Is There Really A Staffing Surge In Education?
In a recently published report stated that the # of employees employed full-time by the American school system had grown 2.6 times as fast as student growth during the period of 1992-2009.
However, the report by the Friedman Foundation for Education choice also showed that the extra staff didn’t actually improve academic outcomes. The report, entitled “The School Staffing Surge”, argued that the government could have saved a significant amount of money with virtually no effect on education, had staff growth rates remained constant with student growth rates.
In the follow up report, the Friedman Foundation went into further depth, breaking down the data from the initial report and also addressing a number of criticisms of the initial study. However, the follow up study still failed to address criticisms that there was in fact substantial improvement in terms of school dropout rates, as well as student achievement reports during the period covered in both studies.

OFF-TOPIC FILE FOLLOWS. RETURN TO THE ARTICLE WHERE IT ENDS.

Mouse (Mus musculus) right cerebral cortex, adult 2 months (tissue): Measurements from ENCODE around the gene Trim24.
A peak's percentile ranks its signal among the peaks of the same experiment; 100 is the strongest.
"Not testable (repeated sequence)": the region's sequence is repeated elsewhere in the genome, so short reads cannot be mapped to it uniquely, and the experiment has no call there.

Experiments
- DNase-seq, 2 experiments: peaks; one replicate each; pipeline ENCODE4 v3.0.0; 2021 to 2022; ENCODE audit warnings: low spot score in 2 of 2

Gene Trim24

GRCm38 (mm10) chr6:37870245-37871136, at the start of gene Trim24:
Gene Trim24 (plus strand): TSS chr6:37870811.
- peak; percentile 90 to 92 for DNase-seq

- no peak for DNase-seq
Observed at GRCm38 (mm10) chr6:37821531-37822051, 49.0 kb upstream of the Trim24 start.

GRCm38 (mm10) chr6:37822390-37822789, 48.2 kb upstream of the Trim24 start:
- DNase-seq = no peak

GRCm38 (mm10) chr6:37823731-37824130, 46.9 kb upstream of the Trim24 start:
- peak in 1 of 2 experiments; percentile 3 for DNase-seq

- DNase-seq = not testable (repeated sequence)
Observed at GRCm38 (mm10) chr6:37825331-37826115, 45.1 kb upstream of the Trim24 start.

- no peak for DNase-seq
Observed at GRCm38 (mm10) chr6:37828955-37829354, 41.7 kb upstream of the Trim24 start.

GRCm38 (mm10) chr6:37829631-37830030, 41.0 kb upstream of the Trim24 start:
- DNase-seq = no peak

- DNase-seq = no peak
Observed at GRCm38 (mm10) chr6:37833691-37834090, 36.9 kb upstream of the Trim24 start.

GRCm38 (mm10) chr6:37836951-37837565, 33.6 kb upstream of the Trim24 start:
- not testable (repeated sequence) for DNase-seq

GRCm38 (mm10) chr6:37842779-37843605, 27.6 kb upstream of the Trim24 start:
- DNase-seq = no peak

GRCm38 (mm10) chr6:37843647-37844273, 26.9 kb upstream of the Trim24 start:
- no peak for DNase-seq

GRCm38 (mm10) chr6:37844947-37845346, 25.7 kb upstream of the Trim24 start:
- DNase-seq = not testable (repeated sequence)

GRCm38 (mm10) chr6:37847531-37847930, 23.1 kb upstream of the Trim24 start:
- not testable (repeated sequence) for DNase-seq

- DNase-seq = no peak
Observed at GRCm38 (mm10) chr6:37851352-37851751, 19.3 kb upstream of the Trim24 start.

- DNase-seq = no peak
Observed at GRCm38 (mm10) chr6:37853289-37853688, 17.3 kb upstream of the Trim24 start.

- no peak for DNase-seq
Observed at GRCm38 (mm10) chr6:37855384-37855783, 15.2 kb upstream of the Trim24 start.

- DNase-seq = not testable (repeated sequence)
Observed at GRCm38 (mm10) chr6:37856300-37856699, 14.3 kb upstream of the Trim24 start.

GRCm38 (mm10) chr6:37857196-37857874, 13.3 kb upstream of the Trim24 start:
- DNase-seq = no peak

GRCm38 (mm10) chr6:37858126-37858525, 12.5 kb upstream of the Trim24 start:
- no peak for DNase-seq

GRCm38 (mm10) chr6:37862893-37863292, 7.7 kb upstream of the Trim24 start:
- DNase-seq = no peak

The stats from sources like the Department of Education as well as from the National Center for Education Statistics in fact show that there has been a significant improvement in student performance and outcomes from 1973 to 2008, especially when it comes to achievement gaps associated with minority groups and income levels.
Without a more in-depth look at the actual needs and unique circumstances of each state, “The School Staffing Surge” and its follow up simply cannot draw any useful conclusions.The follow up report suggests greater choice in schooling options, such as more charter schools as well as government vouchers for private schools, despite their being little to no evidence that private/charter schools actually offer an efficiency advantage in terms of student outcomes.
While there is no doubt room for improvement as far as improving the efficiency of hiring and staffing, the follow up to “The School Staffing Surge”, like the previous study, possess several critical flaws that make them less than helpful when it comes to influencing policy.